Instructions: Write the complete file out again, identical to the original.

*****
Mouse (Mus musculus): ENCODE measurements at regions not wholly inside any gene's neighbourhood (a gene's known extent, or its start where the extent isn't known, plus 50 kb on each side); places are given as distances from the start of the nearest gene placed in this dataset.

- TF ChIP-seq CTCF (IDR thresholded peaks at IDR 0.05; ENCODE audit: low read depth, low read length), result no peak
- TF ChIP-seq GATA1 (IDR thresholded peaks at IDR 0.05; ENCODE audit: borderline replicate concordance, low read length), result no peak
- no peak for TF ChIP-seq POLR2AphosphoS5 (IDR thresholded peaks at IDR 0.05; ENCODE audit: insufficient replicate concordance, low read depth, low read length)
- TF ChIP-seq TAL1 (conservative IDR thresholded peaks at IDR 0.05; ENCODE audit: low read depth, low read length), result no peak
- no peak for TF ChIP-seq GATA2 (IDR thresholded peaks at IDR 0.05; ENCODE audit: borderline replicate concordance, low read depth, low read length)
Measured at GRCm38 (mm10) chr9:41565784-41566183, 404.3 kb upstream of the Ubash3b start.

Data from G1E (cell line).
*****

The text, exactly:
Mouse (Mus musculus): ENCODE measurements at regions not wholly inside any gene's neighbourhood (a gene's known extent, or its start where the extent isn't known, plus 50 kb on each side); places are given as distances from the start of the nearest gene placed in this dataset.

- TF ChIP-seq CTCF (IDR thresholded peaks at IDR 0.05; ENCODE audit: low read depth, low read length), result no peak
- TF ChIP-seq GATA1 (IDR thresholded peaks at IDR 0.05; ENCODE audit: borderline replicate concordance, low read length), result no peak
- no peak for TF ChIP-seq POLR2AphosphoS5 (IDR thresholded peaks at IDR 0.05; ENCODE audit: insufficient replicate concordance, low read depth, low read length)
- TF ChIP-seq TAL1 (conservative IDR thresholded peaks at IDR 0.05; ENCODE audit: low read depth, low read length), result no peak
- no peak for TF ChIP-seq GATA2 (IDR thresholded peaks at IDR 0.05; ENCODE audit: borderline replicate concordance, low read depth, low read length)
Measured at GRCm38 (mm10) chr9:41565784-41566183, 404.3 kb upstream of the Ubash3b start.

Data from G1E (cell line).